Armuchee: A State of Mind

  • History of Armuchee and Armuchee Middle School


    Taken from and authored by Larry Salmon

    Armuchee was for a time a part of the Chatoogee District of the Cherokee Nation. In 1832, however, the Georgia Legislature made this area a part of Floyd County, Georgia as a matter of law. Thereafter, in defiance of the United States Supreme Court, it became exclusively a part of Georgia as a matter of fact by military might. In 1838 government troops forced the Cherokees to travel the "Trail of Tears", or more literally "The Trail Where We Cried," where the Cherokees were removed to the Arkansas and Oklahoma Territory.

    Nevertheless, for a time Cherokees and Europeans lived in Floyd County as neighbors and some even as business partners. During this time of coexistence the Cherokee had some of the more picturesque names among the residents along the Armuchee Creek, such as Double Head, Goard, and Gut Sticker.

    During the War Between the States a locally significant battle was fought at Farmers Bridge, Armuchee Creek near the New Armuchee Baptist Cemetery. On May 15, 1864 Captain William Lokey’s Company G of the 12th Alabama Battalion Partisan Rangers dug in with no more than 50 men to defend the bridge against the advance of 3,000 Union cavalrymen under Colonel Robert H. G. Minty. The outcome of the battle was not in doubt. Captain Lokey was among the 10 Confederates killed and buried near the top of the cemetery at the site of the battle. Historian Gilbert R. Smith identified the Confederate unit and those killed as well as the location of the graves. Suitable markers and a plaque commemorating the battle were unveiled at a ceremony in November, 1998.

    The schools in Armuchee have been located at various sites. The first location known to the author was directly across Little Texas Valley Road from the Living Water Ministries (formerly the Methodist Church). The site was approximately 100 yards from the road, and the school’s hand powered water pump and its cement base remain today. The next school location was on U. S. Highway 27 just south of the intersection of Highway 27 with Georgia Highway 156. There were two separate sets of school buildings constructed at different times at this location with the student body moving into the later structure in 1956. The present high school building on U. S. Highway 27 adjacent to Northwoods subdivision was first occupied in 1982, and the Armuchee Elementary School on U. S. Highway 27 north of the high school opened in 1996. The current Armuchee Middle School at the intersection of Floyd Springs Road and Georgia Highway 140 opened in 2002.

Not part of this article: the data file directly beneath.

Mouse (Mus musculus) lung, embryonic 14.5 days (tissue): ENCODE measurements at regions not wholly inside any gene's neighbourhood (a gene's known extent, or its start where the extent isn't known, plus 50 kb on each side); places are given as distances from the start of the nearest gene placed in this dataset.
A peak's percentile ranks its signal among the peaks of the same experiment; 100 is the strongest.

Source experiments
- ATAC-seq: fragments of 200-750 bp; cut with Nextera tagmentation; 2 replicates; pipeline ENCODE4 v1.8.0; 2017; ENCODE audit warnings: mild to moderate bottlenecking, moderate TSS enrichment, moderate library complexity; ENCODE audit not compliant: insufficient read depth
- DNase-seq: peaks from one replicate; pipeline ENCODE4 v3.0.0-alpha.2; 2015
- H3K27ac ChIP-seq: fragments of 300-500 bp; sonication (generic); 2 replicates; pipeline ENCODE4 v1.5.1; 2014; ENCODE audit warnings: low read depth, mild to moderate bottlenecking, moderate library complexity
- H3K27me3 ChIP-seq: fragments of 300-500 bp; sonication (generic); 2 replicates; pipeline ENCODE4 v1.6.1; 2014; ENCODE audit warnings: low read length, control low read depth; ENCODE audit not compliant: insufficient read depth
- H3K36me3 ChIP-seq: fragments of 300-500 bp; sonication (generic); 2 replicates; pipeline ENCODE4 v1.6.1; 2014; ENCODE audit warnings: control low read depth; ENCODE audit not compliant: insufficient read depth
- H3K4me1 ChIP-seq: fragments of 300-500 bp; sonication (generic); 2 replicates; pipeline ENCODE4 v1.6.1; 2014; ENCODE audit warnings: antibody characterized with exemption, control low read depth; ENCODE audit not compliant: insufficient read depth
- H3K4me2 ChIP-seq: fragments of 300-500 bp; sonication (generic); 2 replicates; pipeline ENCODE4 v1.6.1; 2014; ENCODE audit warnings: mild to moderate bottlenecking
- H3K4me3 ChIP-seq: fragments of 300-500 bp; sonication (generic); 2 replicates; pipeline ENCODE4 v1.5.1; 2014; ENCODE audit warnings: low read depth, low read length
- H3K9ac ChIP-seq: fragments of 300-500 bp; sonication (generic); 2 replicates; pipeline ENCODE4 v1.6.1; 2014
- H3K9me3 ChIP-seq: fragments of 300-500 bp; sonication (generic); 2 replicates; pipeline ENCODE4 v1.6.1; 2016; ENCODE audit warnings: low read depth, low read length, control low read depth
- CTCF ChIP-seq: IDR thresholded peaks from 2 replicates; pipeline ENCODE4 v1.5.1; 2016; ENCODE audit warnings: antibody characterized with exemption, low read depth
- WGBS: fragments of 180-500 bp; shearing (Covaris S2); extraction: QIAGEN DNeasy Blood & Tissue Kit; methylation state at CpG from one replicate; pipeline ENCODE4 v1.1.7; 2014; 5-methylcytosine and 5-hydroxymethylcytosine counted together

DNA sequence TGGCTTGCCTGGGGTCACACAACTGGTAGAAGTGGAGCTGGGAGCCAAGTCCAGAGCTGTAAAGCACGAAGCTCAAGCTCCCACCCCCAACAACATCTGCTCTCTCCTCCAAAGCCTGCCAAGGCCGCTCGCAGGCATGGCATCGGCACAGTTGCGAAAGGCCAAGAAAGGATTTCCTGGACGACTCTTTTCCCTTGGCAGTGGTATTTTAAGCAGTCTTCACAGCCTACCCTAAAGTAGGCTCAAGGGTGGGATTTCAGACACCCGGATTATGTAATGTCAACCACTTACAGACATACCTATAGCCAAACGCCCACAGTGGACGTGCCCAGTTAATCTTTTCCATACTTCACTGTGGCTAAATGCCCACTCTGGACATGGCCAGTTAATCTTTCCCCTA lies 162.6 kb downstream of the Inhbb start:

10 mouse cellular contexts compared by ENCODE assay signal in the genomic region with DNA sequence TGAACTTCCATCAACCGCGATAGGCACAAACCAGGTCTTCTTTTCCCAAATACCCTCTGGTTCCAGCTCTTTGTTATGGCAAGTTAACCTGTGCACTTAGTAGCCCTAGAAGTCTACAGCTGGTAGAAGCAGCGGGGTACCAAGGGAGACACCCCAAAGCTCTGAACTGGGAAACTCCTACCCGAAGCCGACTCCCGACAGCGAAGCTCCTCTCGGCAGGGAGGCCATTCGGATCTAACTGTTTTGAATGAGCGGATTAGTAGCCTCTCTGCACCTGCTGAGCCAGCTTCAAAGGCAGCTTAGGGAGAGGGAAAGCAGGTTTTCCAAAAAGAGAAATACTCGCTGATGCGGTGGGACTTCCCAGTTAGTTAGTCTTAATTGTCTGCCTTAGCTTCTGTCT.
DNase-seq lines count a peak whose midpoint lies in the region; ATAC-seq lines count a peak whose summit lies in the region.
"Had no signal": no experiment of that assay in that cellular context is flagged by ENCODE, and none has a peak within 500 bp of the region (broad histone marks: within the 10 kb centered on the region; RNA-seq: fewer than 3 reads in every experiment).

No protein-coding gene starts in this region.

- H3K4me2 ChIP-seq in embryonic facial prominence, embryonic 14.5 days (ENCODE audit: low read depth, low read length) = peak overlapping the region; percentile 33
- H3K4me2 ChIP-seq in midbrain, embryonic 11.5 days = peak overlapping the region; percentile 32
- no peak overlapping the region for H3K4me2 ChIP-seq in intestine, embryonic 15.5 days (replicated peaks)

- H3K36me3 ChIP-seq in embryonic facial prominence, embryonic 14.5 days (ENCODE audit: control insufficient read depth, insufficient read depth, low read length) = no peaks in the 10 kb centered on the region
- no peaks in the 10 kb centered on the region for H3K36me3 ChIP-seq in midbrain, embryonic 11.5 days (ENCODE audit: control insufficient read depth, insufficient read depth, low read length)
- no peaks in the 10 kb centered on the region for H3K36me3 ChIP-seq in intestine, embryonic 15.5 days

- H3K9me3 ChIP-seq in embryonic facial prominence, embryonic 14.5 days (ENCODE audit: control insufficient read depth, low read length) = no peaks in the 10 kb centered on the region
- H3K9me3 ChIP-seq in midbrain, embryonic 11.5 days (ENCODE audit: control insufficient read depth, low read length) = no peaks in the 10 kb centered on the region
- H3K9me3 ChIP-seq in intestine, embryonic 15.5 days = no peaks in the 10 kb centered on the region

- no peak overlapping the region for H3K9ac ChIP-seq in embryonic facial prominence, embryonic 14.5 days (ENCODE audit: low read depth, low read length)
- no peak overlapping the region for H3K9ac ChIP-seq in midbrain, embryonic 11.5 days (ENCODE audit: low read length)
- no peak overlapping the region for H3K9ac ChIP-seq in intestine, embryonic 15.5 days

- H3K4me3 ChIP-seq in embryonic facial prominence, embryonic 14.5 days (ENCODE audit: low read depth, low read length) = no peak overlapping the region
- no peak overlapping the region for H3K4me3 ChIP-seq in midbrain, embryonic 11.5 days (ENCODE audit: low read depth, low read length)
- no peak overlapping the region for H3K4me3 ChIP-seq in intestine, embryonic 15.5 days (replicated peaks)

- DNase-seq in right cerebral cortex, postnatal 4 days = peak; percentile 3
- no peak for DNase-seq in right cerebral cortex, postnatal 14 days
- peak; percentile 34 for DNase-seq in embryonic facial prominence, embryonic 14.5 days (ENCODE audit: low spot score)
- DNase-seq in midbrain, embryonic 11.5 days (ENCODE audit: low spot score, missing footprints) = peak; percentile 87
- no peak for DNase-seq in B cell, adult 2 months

The meaning of Armuchee in the Cherokee language has long been a subject of comment. The sign at the entrance of Armuchee High School indicates that the word means, "Land of Beautiful Flowers". Others have said it means, "much water" or "much fish". Perhaps the real meaning was lost on the Trail of Tears.

    "Just where is Armuchee and what size place is it"? This was the derisive question posed to a young witness of this community who was called to give evidence in a court of another state. The reply was, "Well sir, Armuchee is more a state of mind than a place".

    Yes, indeed, a great part of Armuchee is a state of mind, a very wonderful state of mind. May it ever so remain.